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An epigenetic map of malaria parasite development from host to vector

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Title: An epigenetic map of malaria parasite development from host to vector
Authors: Witmer, K
Fraschka, S
Vlachou, D
Bartfai, R
Christophides, G
Item Type: Journal Article
Abstract: The malaria parasite replicates asexually in the red blood cells of its vertebrate host employing epigenetic mechanisms to regulate gene expression in response to changes in its environment. We used chromatin immunoprecipitation followed by sequencing in conjunction with RNA sequencing to create an epigenomic and transcriptomic map of the developmental transition from asexual blood stages to male and female gametocytes and to ookinetes in the rodent malaria parasite Plasmodium berghei. Across the developmental stages examined, heterochromatin protein 1 associates with variantly expressed gene families localised at subtelomeric regions and variant gene expression based on heterochromatic silencing is observed only in some genes. Conversely, the euchromatin mark histone 3 lysine 9 acetylation (H3K9ac) is abundant in non-heterochromatic regions across all developmental stages. H3K9ac presents a distinct pattern of enrichment around the start codon of ribosomal protein genes in all stages but male gametocytes. Additionally, H3K9ac occupancy positively correlates with transcript abundance in all stages but female gametocytes suggesting that transcription in this stage is independent of H3K9ac levels. This finding together with known mRNA repression in female gametocytes suggests a multilayered mechanism operating in female gametocytes in preparation for fertilization and zygote development, coinciding with parasite transition from host to vector.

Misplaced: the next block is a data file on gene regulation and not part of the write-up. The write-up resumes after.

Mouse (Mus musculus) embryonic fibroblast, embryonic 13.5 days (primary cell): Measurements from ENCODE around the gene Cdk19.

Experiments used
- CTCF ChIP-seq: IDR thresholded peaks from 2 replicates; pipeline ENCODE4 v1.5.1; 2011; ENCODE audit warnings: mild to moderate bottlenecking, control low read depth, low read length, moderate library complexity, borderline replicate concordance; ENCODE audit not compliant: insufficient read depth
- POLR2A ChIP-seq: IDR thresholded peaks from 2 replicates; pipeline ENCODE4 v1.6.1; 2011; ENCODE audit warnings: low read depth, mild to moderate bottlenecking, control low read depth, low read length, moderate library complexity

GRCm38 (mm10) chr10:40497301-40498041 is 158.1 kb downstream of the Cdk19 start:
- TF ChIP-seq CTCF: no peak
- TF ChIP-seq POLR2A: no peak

Issue Date: 14-Apr-2020
Date of Acceptance: 24-Mar-2020
URI: http://hdl.handle.net/10044/1/79012
DOI: 10.1038/s41598-020-63121-5
ISSN: 2045-2322
Publisher: Nature Publishing Group
Journal / Book Title: Scientific Reports
Volume: 10
Copyright Statement: © The Author(s) 2020. This article is licensed under a Creative Commons Attribution 4.0 International License, which permits use, sharing, adaptation, distribution and reproduction in any medium or format, as long as you give appropriate credit to the original author(s) and the source, provide a link to the Creative Commons license, and indicate if changes were made. Te images or other third party material in this article are included in the article’s Creative Commons license, unless indicated otherwise in a credit line to the material. If material is not included in the article’s Creative Commons license and your intended use is not permitted by statutory regulation or exceeds the permitted use, you will need to obtain permission directly from the copyright holder. To view a copy of this license, visit http://creativecommons.org/licenses/by/4.0/
Sponsor/Funder: Wellcome Trust
Wellcome Trust
Funder's Grant Number: 093587/Z/10/Z
107983/Z/15/Z
Publication Status: Published
Article Number: ARTN 6354
Appears in Collections:Faculty of Natural Sciences